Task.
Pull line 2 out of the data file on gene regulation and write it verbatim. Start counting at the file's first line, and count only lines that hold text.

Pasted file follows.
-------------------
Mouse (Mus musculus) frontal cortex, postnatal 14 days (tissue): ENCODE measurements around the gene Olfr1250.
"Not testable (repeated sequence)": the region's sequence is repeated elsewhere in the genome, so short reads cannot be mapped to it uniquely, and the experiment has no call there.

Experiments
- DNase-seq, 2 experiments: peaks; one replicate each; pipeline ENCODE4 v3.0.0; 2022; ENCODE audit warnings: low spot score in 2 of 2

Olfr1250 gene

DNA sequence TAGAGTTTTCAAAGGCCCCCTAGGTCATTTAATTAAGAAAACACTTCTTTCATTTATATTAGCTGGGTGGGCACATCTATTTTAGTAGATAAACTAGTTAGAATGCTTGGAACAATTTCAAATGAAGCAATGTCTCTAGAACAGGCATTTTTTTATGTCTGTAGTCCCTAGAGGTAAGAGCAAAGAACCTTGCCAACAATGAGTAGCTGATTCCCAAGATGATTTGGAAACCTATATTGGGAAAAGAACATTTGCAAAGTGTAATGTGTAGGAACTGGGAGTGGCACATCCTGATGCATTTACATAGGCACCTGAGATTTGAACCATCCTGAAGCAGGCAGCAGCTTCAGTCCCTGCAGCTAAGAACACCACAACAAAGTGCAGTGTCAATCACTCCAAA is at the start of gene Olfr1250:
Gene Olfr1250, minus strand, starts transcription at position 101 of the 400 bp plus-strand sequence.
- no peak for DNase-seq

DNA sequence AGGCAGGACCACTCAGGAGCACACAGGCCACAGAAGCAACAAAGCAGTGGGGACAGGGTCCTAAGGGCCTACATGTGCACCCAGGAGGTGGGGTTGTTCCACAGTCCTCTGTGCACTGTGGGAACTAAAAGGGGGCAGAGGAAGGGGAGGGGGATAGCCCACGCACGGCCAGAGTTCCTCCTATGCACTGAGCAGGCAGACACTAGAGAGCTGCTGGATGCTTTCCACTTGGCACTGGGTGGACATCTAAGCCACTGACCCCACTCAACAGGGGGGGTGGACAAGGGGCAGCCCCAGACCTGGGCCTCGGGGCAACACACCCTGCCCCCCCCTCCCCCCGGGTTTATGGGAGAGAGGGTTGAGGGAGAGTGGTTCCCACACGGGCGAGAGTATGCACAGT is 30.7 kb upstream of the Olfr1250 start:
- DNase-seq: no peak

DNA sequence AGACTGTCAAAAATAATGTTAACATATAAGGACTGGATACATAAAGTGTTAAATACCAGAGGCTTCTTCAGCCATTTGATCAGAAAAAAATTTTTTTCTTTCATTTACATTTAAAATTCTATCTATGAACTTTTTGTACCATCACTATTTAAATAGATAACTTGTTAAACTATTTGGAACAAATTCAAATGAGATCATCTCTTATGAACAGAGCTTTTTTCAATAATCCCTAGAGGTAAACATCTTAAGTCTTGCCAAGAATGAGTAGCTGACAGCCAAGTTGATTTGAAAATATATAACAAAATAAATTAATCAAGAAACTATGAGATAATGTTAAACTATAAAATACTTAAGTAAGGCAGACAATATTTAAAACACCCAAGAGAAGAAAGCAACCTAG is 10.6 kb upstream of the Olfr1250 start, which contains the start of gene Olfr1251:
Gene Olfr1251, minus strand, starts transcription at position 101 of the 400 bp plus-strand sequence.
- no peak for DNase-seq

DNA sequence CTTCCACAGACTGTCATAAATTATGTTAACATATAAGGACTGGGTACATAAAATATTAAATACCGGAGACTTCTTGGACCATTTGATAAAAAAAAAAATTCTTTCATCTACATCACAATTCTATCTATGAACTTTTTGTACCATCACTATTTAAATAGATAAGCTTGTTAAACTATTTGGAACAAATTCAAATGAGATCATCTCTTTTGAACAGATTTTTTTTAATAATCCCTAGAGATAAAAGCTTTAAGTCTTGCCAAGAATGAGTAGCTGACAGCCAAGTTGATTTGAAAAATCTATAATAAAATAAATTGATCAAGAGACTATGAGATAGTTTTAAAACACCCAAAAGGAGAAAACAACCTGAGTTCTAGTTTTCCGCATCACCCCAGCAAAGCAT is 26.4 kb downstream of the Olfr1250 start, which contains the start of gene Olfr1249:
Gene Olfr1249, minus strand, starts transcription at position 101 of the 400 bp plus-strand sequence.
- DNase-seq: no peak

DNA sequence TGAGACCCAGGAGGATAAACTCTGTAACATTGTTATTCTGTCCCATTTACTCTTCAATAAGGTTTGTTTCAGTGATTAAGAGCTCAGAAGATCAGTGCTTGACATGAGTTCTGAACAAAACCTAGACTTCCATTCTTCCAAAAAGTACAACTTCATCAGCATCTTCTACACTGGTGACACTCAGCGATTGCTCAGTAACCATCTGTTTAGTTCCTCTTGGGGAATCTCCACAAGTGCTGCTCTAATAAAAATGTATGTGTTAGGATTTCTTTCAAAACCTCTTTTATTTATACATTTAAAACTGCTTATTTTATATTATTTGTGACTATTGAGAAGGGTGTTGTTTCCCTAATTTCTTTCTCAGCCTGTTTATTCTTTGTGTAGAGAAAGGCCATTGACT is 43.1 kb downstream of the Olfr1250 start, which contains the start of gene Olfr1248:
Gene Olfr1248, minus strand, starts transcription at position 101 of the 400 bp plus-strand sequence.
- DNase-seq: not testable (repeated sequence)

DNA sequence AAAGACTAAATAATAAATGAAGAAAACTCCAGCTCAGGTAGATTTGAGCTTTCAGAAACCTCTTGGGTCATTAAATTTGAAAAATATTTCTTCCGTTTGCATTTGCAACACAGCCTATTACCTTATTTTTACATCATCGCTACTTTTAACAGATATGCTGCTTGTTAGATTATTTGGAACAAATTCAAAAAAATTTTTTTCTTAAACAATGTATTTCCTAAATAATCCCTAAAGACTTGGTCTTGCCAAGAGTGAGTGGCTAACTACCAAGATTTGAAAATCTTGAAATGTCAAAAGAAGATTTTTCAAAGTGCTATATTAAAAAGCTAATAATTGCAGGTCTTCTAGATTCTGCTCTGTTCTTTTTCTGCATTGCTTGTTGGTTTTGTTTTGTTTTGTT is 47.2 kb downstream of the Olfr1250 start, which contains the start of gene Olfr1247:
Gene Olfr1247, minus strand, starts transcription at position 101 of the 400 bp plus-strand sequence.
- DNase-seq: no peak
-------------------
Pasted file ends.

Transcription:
"Not testable (repeated sequence)": the region's sequence is repeated elsewhere in the genome, so short reads cannot be mapped to it uniquely, and the experiment has no call there.